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Hakea laurina

Hakea laurina
Hakea laurina

Pin-cushion Hakea

Hakea laurina R.Br.

Hakea laurina (Pin-cushion Hakea) is one of the most admired native plants of south-western Australia, and is grown in quantity in Australia and other countries. In Italy and America its uses include street and hedge planting.

distribution mapIn the Australian National Botanic Gardens it is grown singly as a shrub or small tree reaching 5 m. The best specimens are in open beds of light soil, watered but well drained. In full sun the species forms an upright shrub with a compact, rounded head, flowering freely and evenly each year on the well-ripened wood. Specimens 20 years old in light shade are rather slender and sparse and in this position they do not flower well or regularly. Others, starved in early years, are smaller and have never flowered.

The general impression is of bold and handsome foliage, slightly blue-green, though closer inspection shows that the foliage is blemished at various times of the year with fungus spots. The simple and shapely leaves are widely spaced and wave and curl attractively.  They are up to 15 cm long, thick and smooth, with rows of prominent veins. The species is frost tender in the new tip growth made during autumn and some of this is generally lost each winter, unless sheltered by trees. As a precaution, young plants may be covered nightly during winter till about 1 m high.

As early as December tiny new flower buds can be seen, becoming fat and pointed by autumn and covered with ornamental scales, whitened by coverings of fine hairs. In good years they are packed in tight clusters on ripe wood,. nestling among the leaves yet not hidden. Flowering starts towards the end of April, is at its best in July in a mild winter and ends towards the end of August, although in an extremely cold winter flowers are held back and reduced in size. The rounded pin-cushion flower heads are soft cardinal or cherry red, with projecting long styles, white to pale pink on aging. A faint, pleasant scent can be detected and bees have been seen visiting the flowers.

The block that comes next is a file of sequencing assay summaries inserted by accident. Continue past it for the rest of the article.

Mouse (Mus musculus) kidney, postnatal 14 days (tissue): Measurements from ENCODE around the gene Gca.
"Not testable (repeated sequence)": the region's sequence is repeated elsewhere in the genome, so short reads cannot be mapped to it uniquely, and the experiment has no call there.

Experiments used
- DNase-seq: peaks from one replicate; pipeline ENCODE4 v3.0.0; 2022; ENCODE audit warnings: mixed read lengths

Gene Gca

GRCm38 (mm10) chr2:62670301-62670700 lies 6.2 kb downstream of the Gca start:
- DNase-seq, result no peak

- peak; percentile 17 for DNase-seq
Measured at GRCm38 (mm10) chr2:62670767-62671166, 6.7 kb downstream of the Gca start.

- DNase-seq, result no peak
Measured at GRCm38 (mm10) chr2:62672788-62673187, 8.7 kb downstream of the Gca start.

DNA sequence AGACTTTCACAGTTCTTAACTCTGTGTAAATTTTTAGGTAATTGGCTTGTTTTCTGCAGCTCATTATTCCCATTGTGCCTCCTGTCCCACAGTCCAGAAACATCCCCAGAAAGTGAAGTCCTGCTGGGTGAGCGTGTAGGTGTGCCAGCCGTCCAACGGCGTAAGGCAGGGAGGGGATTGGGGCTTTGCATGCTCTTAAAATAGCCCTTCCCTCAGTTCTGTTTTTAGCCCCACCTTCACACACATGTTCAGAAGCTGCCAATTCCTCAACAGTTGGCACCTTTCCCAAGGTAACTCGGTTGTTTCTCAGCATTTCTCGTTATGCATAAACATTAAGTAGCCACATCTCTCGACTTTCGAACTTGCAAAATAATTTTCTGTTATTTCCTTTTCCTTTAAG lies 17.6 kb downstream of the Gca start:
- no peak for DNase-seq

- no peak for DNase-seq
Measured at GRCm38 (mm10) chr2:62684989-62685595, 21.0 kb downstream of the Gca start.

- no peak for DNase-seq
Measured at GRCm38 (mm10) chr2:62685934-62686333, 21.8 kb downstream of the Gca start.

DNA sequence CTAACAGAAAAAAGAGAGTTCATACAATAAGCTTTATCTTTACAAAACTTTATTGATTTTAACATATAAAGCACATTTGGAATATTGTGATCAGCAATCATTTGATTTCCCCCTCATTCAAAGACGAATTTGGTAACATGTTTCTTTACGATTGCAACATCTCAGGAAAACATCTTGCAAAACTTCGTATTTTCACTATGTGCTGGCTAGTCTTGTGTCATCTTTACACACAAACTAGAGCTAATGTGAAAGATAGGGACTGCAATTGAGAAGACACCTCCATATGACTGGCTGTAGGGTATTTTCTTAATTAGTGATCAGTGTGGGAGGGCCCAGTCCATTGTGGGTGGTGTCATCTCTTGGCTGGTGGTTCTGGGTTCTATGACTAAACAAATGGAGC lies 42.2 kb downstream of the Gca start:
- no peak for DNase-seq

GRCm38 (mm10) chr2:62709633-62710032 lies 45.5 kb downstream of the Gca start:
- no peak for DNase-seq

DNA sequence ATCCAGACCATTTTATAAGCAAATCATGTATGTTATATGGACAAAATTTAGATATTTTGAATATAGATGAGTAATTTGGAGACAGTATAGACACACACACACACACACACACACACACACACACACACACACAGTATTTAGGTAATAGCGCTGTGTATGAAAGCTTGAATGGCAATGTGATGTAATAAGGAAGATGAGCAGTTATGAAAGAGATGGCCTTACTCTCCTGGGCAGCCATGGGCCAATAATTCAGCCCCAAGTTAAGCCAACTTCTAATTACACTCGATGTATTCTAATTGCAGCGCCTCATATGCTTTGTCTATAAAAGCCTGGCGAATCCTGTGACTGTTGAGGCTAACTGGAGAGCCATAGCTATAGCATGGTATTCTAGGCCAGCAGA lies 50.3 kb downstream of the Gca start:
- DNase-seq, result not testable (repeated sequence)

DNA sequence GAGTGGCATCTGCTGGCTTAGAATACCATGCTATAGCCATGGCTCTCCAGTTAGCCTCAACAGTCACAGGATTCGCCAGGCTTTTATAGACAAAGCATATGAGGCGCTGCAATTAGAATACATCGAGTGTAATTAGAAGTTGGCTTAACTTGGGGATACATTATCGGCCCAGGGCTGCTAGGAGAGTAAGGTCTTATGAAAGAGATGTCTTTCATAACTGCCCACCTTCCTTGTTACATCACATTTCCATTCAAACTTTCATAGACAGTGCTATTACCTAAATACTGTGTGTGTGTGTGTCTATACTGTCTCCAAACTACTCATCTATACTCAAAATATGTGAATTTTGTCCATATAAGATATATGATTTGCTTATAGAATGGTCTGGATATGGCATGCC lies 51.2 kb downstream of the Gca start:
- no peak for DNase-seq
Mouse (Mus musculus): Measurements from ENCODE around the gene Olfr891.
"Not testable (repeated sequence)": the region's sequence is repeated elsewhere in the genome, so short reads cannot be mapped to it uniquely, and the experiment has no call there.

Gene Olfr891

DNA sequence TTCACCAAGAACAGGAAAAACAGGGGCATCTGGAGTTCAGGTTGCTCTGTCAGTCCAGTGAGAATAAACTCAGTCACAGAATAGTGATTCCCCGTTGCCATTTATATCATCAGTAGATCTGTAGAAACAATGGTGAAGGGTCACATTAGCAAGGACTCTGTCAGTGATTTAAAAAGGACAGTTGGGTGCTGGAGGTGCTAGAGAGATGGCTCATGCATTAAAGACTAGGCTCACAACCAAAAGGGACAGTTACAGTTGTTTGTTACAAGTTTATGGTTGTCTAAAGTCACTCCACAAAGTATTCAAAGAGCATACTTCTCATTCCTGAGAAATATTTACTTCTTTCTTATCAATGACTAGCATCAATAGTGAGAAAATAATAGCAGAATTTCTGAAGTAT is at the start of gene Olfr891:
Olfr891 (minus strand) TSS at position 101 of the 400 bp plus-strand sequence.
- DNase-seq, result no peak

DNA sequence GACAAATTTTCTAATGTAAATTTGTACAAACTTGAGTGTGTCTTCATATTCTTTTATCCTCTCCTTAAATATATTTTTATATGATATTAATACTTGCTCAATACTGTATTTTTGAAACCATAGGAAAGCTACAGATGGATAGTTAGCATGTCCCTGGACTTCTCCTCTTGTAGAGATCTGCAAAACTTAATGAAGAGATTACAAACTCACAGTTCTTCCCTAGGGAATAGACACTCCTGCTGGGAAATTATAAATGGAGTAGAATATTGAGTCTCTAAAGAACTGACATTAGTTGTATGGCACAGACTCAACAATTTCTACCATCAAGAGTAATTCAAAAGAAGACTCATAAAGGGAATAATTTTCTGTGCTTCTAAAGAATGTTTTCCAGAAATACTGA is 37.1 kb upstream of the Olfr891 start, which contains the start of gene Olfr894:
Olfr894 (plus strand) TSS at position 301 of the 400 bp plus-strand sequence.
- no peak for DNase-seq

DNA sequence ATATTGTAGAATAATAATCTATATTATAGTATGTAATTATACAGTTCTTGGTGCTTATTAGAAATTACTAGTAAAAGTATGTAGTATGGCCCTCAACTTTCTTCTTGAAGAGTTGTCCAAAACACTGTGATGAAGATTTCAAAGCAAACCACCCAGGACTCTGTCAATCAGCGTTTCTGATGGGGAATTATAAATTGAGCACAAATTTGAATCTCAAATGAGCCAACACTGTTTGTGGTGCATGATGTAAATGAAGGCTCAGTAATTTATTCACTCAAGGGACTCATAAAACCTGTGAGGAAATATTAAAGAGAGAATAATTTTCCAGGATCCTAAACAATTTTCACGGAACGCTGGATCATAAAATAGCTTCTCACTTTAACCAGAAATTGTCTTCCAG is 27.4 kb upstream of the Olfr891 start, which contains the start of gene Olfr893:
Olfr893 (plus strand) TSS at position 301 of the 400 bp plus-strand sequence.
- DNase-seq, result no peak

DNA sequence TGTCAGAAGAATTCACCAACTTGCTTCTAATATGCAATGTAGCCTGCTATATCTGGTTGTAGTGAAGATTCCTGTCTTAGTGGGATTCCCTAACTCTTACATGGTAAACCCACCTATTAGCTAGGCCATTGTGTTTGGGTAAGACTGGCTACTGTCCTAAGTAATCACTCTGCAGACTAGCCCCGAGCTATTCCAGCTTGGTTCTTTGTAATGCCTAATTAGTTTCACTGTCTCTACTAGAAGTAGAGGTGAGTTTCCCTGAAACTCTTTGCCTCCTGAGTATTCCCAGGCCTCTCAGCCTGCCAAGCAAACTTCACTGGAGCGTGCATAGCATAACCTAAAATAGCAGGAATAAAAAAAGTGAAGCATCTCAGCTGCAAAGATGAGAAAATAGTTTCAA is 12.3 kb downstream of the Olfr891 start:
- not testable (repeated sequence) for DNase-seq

The bright, sturdy globular flower-heads up to 5 cm across, in the middle of a cold winter, on a shrub easy to obtain and grow, make this a good choice for one of the basic plants in a new garden. There are several other hakeas with globular flower heads, but less easy to obtain.

Seed is occasionally found here and is the means of raising young plants, which may also be obtained from nurseries dealing in native species. Almost any garden soil is suitable as long as it is lime-free. Staking is advisable, as plants are weakly rooted and do not hold well in all soils or in exposed positions. At about 1.5 m high a well-grown specimen is heavy and may lean badly.

Root-rot fungus may cause severe die-back of branches, but plants have been known to recover after drying out. Moderate pruning and shaping may be done as required and short stems of flowers may be cut for indoor decoration.

Based on text by ANBG staff (1972)

Name meaning: Hakea laurina 

Hakea - after Baron von Hake, 20th century botanist; 

laurina - laurel-like, of the leaves 

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